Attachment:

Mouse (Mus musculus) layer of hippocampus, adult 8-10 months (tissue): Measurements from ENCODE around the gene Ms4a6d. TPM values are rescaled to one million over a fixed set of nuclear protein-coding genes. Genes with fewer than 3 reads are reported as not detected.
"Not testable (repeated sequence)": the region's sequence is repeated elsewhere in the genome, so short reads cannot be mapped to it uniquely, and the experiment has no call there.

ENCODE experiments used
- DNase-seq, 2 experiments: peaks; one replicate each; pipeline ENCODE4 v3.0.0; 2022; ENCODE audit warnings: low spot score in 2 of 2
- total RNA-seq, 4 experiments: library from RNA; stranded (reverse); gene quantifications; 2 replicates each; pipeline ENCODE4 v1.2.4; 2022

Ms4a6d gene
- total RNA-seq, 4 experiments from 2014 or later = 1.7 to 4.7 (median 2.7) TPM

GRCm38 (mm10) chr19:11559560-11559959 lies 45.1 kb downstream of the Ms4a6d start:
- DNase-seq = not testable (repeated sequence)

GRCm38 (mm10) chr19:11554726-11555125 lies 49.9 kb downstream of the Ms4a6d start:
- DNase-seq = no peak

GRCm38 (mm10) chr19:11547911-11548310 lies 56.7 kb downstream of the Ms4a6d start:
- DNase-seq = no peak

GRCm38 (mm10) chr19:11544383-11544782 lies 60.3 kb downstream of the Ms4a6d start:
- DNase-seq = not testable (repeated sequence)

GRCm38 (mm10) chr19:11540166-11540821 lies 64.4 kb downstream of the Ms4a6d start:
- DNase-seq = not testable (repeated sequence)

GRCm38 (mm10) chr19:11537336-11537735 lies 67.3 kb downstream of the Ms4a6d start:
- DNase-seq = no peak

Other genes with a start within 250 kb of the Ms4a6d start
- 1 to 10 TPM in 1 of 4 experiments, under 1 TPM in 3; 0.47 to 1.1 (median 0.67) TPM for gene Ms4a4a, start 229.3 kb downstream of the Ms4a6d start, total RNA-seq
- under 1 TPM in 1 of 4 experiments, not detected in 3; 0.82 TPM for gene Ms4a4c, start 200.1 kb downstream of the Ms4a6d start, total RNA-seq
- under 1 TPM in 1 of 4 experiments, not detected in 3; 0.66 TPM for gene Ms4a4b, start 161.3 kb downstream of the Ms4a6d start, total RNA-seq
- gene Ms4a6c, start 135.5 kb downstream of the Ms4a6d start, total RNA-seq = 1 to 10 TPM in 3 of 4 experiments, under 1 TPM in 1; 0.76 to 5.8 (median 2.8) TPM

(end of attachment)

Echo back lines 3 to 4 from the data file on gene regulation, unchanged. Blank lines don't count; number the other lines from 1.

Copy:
ENCODE experiments used
- DNase-seq, 2 experiments: peaks; one replicate each; pipeline ENCODE4 v3.0.0; 2022; ENCODE audit warnings: low spot score in 2 of 2